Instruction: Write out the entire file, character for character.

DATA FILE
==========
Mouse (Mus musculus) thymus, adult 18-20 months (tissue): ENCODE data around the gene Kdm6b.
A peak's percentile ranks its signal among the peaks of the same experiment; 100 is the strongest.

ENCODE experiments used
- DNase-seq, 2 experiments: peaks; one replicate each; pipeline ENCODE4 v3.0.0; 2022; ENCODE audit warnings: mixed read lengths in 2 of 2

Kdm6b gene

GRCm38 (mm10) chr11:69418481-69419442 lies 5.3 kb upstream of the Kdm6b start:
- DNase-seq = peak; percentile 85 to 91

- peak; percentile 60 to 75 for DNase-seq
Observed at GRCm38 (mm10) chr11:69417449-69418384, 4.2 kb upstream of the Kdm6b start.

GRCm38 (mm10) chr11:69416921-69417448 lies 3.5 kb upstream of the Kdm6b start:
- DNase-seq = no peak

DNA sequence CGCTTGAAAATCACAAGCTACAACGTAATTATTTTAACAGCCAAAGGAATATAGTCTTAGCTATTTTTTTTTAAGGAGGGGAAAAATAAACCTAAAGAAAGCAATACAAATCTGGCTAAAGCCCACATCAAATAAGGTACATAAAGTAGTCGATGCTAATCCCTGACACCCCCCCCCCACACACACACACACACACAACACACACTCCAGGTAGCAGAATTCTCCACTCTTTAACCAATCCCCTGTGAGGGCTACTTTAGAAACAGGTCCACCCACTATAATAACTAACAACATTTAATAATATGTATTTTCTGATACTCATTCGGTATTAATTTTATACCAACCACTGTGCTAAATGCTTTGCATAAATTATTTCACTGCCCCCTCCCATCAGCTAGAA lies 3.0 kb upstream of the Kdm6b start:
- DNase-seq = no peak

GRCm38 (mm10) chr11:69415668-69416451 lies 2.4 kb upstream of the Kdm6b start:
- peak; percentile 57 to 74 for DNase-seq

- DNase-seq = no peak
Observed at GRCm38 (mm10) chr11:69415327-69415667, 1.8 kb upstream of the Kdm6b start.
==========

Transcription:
Mouse (Mus musculus) thymus, adult 18-20 months (tissue): ENCODE data around the gene Kdm6b.
A peak's percentile ranks its signal among the peaks of the same experiment; 100 is the strongest.

ENCODE experiments used
- DNase-seq, 2 experiments: peaks; one replicate each; pipeline ENCODE4 v3.0.0; 2022; ENCODE audit warnings: mixed read lengths in 2 of 2

Kdm6b gene

GRCm38 (mm10) chr11:69418481-69419442 lies 5.3 kb upstream of the Kdm6b start:
- DNase-seq = peak; percentile 85 to 91

- peak; percentile 60 to 75 for DNase-seq
Observed at GRCm38 (mm10) chr11:69417449-69418384, 4.2 kb upstream of the Kdm6b start.

GRCm38 (mm10) chr11:69416921-69417448 lies 3.5 kb upstream of the Kdm6b start:
- DNase-seq = no peak

DNA sequence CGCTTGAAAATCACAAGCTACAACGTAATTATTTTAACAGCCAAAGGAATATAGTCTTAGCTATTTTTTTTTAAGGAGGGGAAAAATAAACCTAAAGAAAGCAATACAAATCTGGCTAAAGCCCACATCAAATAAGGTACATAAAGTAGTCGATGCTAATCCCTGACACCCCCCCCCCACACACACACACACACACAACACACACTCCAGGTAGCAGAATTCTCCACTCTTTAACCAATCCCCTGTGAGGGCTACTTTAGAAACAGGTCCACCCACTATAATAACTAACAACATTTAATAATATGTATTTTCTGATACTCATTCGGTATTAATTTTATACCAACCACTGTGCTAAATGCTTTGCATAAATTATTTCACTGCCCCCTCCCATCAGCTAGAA lies 3.0 kb upstream of the Kdm6b start:
- DNase-seq = no peak

GRCm38 (mm10) chr11:69415668-69416451 lies 2.4 kb upstream of the Kdm6b start:
- peak; percentile 57 to 74 for DNase-seq

- DNase-seq = no peak
Observed at GRCm38 (mm10) chr11:69415327-69415667, 1.8 kb upstream of the Kdm6b start.